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National Treasure 290

Daeungjeon Hall and Ordination Platform of Tongdosa Temple, Yangsan
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Classification National Treasure 290
Name of Cultural Properties Daeungjeon Hall and Ordination Platform of Tongdosa Temple, Yangsan
Quantity The Area
Designated Date 1997.01.01
Age King Injo of Joseon Period
Address Tongdosa Temple, 108, Tongdosa-ro, Habuk-myeon, Yangsan, Gyeongsangnam-do
Tongdosa Temple is one of the three great temples in Korea.

Daeungjeon is originally for preserving Bodhisattva, but Daeungjeon in Tongdosa Temple through the Geumgang Ordination Platform behind the building preserves the sarira of Buddha.

The name 'tongdo' means one that cultivated the religious sense through the stairs and one that works the salvation of all creatures.

It was first built in Queen Seondeok of Silla, then burnt down by the Japanese Invasion in 1592 and again reconstructed in 1645 (the 23rd year of King Injo of Joseon).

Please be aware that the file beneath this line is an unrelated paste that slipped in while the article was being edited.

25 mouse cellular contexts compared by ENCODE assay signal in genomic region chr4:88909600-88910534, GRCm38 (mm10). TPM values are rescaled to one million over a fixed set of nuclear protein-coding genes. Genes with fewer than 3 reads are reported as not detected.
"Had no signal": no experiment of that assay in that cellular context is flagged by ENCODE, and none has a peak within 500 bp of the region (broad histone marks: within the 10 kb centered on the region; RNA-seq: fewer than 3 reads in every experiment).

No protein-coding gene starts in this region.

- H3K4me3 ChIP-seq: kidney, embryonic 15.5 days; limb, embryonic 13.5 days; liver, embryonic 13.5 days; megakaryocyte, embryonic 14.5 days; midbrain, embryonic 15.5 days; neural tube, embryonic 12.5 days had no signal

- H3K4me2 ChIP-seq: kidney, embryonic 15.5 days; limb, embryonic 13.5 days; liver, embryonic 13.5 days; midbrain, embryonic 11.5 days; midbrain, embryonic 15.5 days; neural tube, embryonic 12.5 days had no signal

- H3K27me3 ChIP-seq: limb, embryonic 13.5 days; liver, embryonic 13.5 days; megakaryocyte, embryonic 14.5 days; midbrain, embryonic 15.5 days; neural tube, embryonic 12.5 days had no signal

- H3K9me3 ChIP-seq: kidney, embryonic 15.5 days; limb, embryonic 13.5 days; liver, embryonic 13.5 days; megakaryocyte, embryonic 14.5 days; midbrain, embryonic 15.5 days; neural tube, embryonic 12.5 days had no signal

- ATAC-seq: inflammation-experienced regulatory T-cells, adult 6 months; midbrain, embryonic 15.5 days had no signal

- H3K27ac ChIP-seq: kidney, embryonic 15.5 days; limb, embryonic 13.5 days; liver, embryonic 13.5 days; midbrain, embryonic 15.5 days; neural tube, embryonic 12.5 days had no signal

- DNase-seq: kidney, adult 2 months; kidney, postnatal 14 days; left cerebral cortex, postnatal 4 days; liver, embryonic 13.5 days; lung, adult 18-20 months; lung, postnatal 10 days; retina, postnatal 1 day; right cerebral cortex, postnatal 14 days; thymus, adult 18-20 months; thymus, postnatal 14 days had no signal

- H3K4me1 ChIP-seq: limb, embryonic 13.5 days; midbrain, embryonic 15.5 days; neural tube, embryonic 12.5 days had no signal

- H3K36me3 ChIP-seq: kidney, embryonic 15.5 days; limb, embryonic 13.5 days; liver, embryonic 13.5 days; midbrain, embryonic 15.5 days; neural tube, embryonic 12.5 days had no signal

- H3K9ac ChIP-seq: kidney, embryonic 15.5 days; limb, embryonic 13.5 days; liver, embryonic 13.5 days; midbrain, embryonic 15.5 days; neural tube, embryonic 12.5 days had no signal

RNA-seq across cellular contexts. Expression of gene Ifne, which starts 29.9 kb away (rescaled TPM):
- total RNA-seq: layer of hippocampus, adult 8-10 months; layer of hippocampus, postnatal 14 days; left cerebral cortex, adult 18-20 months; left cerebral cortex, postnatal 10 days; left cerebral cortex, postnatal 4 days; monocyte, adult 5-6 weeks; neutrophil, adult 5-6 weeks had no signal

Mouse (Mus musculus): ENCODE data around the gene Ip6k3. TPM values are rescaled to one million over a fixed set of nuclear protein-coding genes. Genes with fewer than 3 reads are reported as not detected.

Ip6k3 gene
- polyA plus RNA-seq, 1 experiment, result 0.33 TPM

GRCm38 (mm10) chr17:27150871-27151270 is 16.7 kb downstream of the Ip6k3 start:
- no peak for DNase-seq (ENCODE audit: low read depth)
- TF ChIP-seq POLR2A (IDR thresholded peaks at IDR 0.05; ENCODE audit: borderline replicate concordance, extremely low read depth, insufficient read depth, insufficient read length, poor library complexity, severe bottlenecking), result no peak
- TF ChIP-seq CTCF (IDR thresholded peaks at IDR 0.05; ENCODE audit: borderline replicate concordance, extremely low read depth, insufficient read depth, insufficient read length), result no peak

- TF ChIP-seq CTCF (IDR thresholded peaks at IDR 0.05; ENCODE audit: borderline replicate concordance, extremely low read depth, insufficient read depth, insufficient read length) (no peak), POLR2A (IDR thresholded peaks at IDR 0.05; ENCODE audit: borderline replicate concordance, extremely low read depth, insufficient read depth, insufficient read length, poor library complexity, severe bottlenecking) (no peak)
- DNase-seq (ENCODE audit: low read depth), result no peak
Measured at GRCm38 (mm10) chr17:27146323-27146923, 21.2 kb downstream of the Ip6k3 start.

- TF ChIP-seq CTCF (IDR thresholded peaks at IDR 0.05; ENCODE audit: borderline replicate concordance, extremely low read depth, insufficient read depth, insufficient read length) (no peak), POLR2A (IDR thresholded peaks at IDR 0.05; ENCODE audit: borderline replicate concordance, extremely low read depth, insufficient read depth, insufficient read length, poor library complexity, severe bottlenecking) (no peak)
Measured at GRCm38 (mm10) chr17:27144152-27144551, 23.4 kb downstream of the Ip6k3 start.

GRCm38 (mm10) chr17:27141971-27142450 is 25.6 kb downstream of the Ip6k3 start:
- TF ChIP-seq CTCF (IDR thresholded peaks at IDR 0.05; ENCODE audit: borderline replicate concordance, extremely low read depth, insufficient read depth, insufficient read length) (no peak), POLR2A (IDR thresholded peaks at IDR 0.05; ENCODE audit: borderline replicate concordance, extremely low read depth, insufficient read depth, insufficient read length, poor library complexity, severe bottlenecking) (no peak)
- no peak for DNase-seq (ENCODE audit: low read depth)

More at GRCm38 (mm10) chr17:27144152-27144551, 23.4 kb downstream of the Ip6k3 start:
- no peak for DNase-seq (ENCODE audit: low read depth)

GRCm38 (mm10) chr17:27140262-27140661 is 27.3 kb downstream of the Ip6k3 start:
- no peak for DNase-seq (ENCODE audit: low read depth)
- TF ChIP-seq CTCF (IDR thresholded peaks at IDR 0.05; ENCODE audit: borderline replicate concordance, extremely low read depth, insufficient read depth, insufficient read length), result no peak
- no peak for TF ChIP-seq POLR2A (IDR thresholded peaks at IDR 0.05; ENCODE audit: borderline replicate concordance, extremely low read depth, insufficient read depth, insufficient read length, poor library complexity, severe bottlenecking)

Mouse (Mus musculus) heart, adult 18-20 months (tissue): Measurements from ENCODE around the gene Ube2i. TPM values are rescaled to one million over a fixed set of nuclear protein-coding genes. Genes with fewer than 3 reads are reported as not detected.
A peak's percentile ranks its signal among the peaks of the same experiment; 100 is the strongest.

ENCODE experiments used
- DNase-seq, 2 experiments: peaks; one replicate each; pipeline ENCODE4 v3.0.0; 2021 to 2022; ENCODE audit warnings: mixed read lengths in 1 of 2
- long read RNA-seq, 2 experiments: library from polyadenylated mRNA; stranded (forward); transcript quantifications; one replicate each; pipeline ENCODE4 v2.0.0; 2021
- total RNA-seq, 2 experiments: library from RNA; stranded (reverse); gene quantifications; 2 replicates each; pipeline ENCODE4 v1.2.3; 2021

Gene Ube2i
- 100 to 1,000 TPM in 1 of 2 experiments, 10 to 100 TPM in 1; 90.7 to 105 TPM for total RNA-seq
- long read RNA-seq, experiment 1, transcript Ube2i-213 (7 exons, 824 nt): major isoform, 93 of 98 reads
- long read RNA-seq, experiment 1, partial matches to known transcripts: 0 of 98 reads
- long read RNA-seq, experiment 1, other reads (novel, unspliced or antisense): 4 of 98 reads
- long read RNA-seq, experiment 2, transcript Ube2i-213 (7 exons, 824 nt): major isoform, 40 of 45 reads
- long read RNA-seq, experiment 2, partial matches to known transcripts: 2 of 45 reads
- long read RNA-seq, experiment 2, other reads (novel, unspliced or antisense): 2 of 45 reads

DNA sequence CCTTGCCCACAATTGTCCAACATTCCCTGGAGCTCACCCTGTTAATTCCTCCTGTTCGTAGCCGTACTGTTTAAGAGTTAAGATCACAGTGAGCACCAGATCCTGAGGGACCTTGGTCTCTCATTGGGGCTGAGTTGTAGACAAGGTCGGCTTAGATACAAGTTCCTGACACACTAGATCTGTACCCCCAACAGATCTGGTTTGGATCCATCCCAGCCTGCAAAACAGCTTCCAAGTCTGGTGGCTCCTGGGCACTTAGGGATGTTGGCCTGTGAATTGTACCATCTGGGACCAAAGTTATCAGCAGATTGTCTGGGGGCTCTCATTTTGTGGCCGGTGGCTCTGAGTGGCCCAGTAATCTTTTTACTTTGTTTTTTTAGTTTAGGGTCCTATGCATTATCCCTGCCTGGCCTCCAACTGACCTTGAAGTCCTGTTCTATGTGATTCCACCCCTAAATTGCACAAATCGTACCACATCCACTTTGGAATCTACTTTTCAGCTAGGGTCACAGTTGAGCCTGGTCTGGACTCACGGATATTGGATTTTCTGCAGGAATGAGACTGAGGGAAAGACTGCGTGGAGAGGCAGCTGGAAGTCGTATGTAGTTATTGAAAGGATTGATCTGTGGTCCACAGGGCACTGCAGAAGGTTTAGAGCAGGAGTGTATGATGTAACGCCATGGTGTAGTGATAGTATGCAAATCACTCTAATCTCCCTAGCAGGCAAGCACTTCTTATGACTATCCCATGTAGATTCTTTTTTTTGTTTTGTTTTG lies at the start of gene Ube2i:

It was built with 3 rooms in the front and 5 rooms in the side, while the roofs look 'T' shape.

Under the eaves, the eaves beams were not only placed on the top of the pillar but also among the pillars.

On the platform outside the building, as well as on the granite stairs, and the either side of the stairways, the beautiful lotus design could be seen that came from the unified Silla period.

The Geumgang Ordination Platform meant sound and valuable Buddhist rules like a diamond.

It symbolized that Buddha always stays there.

The present Ordination Platform has been repaired many times in the Goryeo and Joseon Dynasties.

As a typical Korean Geumgang ordination platform, the stones made sculpture like a bell, which preserved a bone of Buddha, and was placed in the middle.

Inside the platform of the first floor, 1000 portraits were carved in with the outside showing the God for Buddhism.

Knowing the eras of its construction, Daeungjeon was a typical work of the mid Joseon Dynasty, and Geumgang Ordination Platform that preserved the sarira of Buddha has been considered as important cultural assets with its great implications of the structures and history of architecture.